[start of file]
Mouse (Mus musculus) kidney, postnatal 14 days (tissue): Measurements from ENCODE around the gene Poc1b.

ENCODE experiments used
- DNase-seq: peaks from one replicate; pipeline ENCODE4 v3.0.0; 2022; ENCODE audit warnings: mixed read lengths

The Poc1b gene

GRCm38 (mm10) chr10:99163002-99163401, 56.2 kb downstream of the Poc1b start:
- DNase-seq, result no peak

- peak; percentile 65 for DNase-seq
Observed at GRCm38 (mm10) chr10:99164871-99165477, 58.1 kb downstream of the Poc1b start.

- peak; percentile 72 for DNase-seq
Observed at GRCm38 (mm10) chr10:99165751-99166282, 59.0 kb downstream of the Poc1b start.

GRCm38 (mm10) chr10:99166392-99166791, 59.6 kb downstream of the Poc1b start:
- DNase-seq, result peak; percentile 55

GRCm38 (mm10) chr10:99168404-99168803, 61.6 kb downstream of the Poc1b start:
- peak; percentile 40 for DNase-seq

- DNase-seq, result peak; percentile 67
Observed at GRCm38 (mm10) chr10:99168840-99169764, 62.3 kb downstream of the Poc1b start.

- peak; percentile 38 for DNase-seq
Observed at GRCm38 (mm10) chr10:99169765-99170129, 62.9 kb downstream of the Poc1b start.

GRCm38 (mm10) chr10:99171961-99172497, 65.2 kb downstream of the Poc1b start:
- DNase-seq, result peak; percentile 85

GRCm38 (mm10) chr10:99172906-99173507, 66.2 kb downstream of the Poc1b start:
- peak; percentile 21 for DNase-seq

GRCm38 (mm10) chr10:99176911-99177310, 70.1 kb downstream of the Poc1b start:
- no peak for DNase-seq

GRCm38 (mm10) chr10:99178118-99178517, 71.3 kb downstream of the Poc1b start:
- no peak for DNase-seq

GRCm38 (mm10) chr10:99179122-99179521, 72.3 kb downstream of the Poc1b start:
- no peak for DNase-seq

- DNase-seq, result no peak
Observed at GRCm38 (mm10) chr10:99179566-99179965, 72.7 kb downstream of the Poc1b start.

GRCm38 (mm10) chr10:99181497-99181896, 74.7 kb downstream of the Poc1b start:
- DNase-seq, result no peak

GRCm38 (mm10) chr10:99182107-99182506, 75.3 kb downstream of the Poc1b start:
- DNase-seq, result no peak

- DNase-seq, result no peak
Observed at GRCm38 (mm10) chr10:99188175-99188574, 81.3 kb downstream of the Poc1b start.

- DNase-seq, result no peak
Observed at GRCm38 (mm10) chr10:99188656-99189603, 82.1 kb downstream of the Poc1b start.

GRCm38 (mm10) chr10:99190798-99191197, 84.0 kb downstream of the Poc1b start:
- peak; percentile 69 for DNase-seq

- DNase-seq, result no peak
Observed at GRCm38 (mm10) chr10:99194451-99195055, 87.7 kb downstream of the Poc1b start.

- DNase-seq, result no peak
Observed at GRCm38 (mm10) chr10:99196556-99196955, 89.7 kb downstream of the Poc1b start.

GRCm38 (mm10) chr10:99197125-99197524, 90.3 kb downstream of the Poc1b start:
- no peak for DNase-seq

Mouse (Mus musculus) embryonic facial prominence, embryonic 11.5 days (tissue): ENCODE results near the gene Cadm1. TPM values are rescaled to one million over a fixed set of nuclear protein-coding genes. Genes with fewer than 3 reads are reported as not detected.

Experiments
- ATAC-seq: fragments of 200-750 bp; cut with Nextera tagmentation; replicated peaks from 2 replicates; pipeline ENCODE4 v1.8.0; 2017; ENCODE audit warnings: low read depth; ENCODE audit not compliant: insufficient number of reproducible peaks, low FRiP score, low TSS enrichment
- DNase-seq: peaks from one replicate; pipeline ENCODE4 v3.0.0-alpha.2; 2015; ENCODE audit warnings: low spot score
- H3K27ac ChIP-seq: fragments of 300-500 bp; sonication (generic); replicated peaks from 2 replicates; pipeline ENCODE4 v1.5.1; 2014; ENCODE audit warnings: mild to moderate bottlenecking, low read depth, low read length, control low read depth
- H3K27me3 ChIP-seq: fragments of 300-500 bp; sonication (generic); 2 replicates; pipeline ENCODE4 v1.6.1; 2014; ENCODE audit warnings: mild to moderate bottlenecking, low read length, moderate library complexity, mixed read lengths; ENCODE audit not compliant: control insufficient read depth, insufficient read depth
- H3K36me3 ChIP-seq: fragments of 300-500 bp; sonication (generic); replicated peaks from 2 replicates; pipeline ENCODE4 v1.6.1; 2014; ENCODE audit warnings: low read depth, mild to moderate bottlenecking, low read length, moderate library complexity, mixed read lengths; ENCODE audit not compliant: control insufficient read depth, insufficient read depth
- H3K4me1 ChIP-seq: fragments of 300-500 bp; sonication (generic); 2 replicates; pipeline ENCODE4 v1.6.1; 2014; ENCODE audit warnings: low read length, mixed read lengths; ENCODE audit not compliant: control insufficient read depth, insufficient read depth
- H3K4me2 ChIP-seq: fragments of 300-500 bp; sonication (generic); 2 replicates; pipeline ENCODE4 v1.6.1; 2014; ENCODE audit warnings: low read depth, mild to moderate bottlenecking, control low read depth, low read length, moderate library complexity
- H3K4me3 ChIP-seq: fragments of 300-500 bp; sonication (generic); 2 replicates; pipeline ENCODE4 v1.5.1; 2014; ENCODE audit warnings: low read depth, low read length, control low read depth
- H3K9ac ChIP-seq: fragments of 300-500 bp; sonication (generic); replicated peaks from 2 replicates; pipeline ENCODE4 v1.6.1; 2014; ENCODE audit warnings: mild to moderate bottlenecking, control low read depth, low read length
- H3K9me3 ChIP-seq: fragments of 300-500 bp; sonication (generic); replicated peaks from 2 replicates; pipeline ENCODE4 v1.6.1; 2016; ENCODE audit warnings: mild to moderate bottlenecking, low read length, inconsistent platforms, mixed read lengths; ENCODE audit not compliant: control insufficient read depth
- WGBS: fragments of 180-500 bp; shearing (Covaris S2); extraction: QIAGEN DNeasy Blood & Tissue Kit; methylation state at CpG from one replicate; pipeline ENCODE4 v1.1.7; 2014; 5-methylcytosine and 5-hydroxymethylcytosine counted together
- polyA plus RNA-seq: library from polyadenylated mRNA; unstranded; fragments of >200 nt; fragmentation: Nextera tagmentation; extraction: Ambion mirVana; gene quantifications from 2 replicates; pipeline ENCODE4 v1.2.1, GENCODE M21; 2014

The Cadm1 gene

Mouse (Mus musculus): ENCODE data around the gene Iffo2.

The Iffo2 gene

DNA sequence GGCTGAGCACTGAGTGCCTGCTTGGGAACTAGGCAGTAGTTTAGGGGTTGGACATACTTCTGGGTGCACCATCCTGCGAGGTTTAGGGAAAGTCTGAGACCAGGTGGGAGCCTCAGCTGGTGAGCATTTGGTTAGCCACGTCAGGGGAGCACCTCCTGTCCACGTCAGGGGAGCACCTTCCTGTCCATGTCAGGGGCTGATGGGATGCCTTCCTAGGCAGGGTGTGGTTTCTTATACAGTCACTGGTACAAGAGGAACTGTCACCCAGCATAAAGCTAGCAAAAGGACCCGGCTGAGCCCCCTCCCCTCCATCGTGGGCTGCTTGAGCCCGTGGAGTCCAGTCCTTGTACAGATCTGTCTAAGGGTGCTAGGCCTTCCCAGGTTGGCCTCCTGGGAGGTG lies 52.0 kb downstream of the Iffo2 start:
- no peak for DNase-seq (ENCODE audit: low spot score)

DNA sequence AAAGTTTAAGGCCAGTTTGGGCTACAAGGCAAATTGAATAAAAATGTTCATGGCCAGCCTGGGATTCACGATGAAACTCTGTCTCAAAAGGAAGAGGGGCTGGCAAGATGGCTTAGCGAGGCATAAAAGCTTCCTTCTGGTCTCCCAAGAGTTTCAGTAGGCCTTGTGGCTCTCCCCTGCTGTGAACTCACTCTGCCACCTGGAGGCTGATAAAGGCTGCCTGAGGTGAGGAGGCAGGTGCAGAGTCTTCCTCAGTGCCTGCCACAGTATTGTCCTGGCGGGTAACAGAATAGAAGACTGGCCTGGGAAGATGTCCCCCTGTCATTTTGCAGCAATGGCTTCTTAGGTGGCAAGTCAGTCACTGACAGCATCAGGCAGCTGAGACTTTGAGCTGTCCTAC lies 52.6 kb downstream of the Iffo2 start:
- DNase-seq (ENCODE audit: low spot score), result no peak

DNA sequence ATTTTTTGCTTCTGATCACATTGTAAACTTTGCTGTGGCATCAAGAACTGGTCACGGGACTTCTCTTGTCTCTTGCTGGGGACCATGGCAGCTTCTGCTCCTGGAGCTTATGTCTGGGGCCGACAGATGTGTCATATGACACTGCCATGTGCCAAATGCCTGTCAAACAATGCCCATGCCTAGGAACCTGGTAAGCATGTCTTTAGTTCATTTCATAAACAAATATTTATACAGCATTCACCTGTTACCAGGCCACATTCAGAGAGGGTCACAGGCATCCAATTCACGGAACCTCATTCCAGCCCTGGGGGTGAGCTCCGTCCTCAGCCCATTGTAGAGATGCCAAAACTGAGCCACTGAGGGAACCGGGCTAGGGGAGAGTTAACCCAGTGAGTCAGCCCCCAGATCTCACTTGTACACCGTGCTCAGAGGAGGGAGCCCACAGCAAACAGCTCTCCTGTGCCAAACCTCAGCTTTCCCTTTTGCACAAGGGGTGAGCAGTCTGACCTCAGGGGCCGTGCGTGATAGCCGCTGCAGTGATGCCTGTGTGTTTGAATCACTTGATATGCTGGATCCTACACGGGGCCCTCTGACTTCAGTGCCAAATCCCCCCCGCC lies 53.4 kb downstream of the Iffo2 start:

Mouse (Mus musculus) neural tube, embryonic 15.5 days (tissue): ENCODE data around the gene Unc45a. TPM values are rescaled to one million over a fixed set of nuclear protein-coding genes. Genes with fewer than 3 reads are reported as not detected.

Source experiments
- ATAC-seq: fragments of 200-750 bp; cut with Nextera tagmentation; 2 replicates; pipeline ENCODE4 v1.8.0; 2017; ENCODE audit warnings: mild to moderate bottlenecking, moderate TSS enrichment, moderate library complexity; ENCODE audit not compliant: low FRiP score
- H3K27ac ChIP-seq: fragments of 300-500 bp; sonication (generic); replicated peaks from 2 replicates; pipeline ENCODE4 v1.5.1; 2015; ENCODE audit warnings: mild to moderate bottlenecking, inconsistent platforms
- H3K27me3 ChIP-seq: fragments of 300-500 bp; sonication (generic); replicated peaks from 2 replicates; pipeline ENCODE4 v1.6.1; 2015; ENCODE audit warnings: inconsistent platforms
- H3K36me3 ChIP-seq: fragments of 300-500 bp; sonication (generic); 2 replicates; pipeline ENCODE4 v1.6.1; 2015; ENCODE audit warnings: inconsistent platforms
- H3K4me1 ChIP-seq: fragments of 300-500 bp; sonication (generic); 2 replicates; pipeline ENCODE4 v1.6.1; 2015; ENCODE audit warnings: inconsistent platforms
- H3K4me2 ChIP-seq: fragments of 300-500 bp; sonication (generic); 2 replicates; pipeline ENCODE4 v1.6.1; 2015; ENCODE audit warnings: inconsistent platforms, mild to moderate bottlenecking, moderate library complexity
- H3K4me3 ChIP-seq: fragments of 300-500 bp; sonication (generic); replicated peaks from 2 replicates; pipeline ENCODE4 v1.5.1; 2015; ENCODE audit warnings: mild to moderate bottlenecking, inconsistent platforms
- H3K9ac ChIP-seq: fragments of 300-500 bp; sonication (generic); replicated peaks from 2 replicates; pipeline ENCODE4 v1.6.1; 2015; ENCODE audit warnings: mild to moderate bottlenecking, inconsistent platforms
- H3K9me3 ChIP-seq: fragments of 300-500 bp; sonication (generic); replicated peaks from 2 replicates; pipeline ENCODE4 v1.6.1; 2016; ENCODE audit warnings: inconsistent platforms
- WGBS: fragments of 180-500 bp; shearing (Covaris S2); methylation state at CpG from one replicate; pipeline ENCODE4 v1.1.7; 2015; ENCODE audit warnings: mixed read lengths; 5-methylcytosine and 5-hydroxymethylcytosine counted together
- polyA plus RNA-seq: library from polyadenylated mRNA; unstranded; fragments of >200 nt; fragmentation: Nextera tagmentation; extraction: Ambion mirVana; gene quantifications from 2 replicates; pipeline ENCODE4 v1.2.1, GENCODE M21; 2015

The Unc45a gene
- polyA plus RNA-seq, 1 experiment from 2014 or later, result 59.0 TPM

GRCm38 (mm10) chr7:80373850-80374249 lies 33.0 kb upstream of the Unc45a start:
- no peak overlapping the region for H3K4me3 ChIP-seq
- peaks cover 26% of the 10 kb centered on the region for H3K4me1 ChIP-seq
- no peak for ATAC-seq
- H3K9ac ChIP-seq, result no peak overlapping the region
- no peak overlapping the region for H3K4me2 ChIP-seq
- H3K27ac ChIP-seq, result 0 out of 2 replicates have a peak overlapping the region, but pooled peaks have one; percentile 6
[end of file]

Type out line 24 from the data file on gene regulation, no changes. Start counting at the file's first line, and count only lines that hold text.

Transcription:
- no peak for DNase-seq